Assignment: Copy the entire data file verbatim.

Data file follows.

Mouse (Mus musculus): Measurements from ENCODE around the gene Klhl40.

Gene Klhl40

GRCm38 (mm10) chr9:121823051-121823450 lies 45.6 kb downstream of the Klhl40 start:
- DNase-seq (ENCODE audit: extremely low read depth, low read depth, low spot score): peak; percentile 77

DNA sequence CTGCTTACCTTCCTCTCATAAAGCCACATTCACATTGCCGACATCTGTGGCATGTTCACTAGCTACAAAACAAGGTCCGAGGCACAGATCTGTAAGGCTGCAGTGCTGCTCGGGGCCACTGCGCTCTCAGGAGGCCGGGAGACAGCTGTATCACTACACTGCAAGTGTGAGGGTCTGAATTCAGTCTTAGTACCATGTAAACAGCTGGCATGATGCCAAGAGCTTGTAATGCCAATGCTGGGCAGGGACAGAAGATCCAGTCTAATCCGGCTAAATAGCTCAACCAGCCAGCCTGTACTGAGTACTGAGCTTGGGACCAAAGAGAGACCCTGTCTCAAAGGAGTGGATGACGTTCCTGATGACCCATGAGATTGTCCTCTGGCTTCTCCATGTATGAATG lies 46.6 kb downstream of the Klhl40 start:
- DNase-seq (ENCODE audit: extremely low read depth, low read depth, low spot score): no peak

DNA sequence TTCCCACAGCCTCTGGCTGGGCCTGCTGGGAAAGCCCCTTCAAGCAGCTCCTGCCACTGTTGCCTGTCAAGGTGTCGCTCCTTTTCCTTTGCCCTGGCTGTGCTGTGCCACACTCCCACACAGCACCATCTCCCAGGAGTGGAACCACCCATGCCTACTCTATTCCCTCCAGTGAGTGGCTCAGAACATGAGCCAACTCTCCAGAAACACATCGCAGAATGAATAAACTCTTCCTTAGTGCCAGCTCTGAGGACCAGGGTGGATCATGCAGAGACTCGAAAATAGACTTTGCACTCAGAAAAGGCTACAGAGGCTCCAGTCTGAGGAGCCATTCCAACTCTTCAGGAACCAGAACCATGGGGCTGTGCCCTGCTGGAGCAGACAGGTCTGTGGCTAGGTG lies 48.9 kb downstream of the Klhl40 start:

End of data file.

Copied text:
Mouse (Mus musculus): Measurements from ENCODE around the gene Klhl40.

Gene Klhl40

GRCm38 (mm10) chr9:121823051-121823450 lies 45.6 kb downstream of the Klhl40 start:
- DNase-seq (ENCODE audit: extremely low read depth, low read depth, low spot score): peak; percentile 77

DNA sequence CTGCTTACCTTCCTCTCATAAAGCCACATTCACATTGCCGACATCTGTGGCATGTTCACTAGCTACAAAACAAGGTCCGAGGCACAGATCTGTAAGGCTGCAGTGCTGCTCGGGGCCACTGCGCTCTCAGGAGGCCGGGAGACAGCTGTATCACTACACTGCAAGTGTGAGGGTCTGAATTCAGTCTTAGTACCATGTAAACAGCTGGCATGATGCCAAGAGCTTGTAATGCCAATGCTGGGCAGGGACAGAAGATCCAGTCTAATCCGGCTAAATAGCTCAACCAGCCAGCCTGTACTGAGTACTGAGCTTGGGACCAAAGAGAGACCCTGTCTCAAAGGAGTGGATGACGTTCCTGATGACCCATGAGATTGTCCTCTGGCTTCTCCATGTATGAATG lies 46.6 kb downstream of the Klhl40 start:
- DNase-seq (ENCODE audit: extremely low read depth, low read depth, low spot score): no peak

DNA sequence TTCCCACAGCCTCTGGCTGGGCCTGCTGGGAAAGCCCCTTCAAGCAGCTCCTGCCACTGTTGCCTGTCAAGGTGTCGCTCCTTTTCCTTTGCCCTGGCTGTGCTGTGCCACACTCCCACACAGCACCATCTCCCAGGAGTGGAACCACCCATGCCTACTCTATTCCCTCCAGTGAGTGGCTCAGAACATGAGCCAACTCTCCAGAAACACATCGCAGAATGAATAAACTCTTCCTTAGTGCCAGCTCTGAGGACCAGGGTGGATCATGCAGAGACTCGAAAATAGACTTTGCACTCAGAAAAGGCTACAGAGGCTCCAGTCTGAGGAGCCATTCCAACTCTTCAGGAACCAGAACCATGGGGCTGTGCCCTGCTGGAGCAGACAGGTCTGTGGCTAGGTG lies 48.9 kb downstream of the Klhl40 start: